While Sikh weddings will often feature the symbolic dagger known as the “kirpan”, that is not the connection I am writing about. In NSW at the moment both weddings in general, and kirpans worn by school students, have featured in debates about religious freedom. For weddings, those committed to religious beliefs are deeply concerned that all weddings are banned under COVID-19 provisions. In relation to the kirpan, I have written previously about a ban on these items applied to school students and the problems that raised for observant Sikh students. Both of these issues provide an example of what is called “indirect discrimination” on the basis of religion. The kirpan ban seems to have recently been sensibly modified to take into account concerns of the Sikh community. I argue here that the wedding ban should be approached in a similar way, and the deep-seated concerns of believers in NSW met by adjusting the current rules to allow the small number of people most directly involved to gather for weddings.
Can a Roman Catholic agency involved in placing foster children with carers, decline to place children with same-sex couples because of its religious commitment to the value of traditional marriage? The US Supreme Court recently handed down a significant religious freedom decision in Fulton v City of Philadelphia, Pennsylvania (593 US ____ (2021); No 19-123; 17 June 2021) which ruled 9-0 in favour of the Catholic agency. This is an important decision, although it did not quite go far enough in clarifying the interpretation of the US First Amendment. As decisions in the US often resonate in other parts of the world, I thought it would be helpful to set out the reasons of the court, and to briefly discuss another case which has already been decided based on its reasoning. (That case involves some Amish people and their plumbing arrangements!)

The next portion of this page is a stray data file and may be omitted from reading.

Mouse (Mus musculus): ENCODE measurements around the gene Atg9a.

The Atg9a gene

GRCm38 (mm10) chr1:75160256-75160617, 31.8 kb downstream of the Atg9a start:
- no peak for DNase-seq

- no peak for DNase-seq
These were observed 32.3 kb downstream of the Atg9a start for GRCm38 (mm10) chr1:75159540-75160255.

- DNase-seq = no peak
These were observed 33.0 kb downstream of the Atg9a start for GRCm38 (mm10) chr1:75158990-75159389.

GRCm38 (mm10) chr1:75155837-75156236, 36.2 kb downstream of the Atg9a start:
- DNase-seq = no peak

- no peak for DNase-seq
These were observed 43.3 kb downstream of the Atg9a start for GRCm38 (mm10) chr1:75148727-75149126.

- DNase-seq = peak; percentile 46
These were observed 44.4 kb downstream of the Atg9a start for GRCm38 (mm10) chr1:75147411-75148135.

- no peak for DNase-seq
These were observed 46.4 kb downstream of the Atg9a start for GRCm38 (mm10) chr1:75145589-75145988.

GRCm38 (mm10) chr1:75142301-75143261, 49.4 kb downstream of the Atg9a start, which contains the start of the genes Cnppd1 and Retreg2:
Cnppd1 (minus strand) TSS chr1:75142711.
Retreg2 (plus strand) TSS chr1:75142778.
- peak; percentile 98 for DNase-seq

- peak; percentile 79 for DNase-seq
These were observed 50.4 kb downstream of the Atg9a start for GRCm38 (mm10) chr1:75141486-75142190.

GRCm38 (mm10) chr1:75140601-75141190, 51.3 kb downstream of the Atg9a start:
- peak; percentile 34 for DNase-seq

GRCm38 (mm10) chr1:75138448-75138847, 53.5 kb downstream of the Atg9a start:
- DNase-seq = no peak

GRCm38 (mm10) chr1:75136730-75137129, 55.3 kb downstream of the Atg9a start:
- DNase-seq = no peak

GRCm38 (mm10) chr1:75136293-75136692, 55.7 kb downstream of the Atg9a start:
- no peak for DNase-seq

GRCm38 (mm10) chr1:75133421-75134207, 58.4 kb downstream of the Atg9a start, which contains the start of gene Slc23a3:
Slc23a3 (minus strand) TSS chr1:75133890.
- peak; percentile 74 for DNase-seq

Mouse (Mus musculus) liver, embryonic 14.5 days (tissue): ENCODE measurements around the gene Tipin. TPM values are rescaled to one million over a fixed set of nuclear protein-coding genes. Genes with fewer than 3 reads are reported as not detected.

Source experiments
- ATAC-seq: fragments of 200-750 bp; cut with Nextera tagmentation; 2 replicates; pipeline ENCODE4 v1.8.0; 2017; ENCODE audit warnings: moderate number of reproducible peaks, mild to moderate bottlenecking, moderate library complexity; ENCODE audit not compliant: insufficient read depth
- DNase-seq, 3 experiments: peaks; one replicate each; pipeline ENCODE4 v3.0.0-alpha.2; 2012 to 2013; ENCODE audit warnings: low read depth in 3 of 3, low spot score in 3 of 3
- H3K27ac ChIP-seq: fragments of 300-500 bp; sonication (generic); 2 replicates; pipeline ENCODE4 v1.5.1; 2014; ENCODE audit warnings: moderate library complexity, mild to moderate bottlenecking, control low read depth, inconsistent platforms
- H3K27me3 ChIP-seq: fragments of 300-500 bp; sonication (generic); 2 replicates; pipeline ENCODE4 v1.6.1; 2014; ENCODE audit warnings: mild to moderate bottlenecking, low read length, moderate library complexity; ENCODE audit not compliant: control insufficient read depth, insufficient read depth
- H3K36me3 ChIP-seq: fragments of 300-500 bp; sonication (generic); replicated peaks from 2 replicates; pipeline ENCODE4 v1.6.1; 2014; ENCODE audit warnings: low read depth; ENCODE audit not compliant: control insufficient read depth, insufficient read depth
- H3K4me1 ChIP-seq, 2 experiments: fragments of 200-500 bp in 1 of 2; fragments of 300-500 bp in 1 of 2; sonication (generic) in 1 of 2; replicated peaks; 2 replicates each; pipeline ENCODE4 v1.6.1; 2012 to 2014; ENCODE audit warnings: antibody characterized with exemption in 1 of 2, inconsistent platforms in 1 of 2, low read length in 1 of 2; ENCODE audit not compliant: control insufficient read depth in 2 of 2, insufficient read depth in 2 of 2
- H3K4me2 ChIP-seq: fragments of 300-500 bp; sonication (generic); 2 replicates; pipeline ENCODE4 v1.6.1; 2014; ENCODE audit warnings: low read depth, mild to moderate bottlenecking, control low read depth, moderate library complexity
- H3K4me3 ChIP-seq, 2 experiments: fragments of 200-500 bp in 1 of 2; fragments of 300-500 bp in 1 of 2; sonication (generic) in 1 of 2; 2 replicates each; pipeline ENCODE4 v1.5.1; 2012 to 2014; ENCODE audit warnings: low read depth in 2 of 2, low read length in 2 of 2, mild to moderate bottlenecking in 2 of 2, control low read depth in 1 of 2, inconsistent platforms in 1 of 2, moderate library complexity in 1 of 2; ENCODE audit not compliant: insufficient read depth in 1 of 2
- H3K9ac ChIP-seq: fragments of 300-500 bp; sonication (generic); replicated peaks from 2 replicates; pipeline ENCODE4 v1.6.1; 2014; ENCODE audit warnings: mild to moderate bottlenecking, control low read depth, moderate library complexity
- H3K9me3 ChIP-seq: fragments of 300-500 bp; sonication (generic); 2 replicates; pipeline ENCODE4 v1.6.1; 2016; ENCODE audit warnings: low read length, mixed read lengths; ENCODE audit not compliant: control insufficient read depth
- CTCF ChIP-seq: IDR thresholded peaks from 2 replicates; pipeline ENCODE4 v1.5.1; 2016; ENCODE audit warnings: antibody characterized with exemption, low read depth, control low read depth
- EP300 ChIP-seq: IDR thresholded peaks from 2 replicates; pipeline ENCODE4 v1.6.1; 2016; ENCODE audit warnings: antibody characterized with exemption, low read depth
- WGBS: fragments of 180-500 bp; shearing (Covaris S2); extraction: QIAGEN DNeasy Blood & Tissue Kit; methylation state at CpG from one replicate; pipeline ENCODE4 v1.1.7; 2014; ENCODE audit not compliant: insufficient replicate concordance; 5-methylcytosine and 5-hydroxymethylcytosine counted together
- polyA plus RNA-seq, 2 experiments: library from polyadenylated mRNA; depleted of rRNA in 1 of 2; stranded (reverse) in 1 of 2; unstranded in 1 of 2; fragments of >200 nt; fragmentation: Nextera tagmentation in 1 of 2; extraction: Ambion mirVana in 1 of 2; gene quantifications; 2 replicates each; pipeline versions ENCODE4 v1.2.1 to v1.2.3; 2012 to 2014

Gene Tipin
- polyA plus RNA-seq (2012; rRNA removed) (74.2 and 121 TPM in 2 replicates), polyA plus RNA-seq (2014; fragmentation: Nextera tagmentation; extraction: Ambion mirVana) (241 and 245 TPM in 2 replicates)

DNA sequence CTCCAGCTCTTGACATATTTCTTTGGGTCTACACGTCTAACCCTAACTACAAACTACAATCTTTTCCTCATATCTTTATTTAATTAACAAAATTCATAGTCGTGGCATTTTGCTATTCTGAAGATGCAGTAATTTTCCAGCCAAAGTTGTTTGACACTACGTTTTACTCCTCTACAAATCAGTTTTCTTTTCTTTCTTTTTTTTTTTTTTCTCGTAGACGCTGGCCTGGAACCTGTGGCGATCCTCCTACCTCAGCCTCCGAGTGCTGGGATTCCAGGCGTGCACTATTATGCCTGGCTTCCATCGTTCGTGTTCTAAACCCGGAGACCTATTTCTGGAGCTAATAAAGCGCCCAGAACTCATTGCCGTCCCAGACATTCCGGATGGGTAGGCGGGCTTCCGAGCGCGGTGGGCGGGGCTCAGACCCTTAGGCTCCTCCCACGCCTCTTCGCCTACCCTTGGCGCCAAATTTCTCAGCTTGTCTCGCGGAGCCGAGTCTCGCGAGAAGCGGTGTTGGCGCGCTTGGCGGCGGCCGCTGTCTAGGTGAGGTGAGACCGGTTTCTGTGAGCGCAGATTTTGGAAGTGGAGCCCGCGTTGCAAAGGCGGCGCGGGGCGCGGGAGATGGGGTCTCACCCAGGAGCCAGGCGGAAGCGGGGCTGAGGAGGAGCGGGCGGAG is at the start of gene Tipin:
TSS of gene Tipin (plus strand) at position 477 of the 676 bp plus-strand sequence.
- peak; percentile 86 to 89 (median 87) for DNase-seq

Following on from my recent post outlining COVID-19 restrictions that will impact NSW churches, the NSW Health Minister has now issued an exemption under the Public Health (COVID-19 Temporary Movement and Gathering Restrictions) Order 2021 (the “TMGR Order”), cl 25, dealing with singing in live-streamed services and in places of public worship outside Greater Sydney (where gathering for church in limited numbers and with face masks is still permitted). The Minister is to be commended for responding to concerns that have been raised by advice given by officials of his Department to some churches (for the content of the advice and some comment, see this article from 2 July from Eternity.) In my view, however, the advice given was wrong, and the exemption that has been issued today was unnecessary- the official TMGR Order already allowed the activities that were wrongly said to be prohibited by Health Department advice. I will try to unpack these things here.
There are a number of restrictions on church activities in NSW at the moment under rules introduced to manage the current outbreak of cases in Sydney. In this post I will try to briefly summarise what I think is the best interpretation of the rules. These rules are generally in place until midnight Friday 9 July. Keeping up with the various version of the Public Health Orders is not easy. The two main ones at the moment are the Public Health (COVID-19 Temporary Movement and Gathering Restrictions) Order 2021 (No 282 of 2021) (“the TMGR Order”) and the Public Health (COVID-19 Mandatory Face Coverings) Order (No 3) 2021 (No 279 of 2021) (“the Face Coverings Order”).